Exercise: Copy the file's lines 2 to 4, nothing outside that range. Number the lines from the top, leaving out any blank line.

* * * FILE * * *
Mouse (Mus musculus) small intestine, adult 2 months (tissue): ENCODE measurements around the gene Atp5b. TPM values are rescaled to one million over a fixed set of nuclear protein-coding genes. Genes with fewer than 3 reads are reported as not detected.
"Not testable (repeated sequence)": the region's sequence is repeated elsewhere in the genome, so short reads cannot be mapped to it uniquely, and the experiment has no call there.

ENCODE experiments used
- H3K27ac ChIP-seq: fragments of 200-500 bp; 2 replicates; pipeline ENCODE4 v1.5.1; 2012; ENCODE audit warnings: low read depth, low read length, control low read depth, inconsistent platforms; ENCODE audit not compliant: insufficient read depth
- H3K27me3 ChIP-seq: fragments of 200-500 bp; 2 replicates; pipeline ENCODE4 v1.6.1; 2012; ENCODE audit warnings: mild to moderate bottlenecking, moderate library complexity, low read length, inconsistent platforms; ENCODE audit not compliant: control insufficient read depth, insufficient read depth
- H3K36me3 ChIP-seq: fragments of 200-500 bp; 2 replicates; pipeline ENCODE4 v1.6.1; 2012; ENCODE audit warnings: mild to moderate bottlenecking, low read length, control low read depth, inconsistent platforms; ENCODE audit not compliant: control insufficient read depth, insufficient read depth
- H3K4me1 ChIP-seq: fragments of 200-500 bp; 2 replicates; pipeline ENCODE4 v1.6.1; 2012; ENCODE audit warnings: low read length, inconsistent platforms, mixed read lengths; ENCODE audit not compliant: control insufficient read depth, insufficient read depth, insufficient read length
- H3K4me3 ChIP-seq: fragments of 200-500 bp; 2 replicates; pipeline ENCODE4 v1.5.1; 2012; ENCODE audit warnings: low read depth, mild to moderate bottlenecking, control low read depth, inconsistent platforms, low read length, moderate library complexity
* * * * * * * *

"Not testable (repeated sequence)": the region's sequence is repeated elsewhere in the genome, so short reads cannot be mapped to it uniquely, and the experiment has no call there.

ENCODE experiments used
- H3K27ac ChIP-seq: fragments of 200-500 bp; 2 replicates; pipeline ENCODE4 v1.5.1; 2012; ENCODE audit warnings: low read depth, low read length, control low read depth, inconsistent platforms; ENCODE audit not compliant: insufficient read depth